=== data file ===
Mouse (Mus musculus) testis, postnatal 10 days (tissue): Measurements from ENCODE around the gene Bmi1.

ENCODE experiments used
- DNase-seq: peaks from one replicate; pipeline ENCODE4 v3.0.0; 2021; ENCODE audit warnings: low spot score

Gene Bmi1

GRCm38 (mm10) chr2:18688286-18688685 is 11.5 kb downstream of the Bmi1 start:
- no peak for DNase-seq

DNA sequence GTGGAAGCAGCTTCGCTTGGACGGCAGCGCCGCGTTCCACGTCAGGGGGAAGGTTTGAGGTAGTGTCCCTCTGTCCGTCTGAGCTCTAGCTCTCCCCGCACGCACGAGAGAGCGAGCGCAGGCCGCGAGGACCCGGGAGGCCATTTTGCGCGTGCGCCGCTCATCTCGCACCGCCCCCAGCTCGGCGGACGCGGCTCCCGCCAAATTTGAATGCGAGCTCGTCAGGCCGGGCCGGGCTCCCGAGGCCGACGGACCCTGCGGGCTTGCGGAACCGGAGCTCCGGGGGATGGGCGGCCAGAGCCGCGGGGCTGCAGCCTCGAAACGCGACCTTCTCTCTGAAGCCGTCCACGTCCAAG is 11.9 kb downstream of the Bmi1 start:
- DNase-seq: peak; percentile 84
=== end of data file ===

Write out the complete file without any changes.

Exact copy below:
Mouse (Mus musculus) testis, postnatal 10 days (tissue): Measurements from ENCODE around the gene Bmi1.

ENCODE experiments used
- DNase-seq: peaks from one replicate; pipeline ENCODE4 v3.0.0; 2021; ENCODE audit warnings: low spot score

Gene Bmi1

GRCm38 (mm10) chr2:18688286-18688685 is 11.5 kb downstream of the Bmi1 start:
- no peak for DNase-seq

DNA sequence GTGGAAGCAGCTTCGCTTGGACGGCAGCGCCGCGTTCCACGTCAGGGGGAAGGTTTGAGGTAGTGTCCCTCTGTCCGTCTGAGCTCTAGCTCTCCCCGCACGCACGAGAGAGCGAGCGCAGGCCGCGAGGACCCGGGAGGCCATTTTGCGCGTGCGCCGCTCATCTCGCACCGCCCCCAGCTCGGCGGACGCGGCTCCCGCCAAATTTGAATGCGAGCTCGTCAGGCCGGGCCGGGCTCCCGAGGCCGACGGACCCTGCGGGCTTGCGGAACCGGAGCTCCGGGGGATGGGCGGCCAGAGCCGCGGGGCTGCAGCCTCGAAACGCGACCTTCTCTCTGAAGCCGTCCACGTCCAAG is 11.9 kb downstream of the Bmi1 start:
- DNase-seq: peak; percentile 84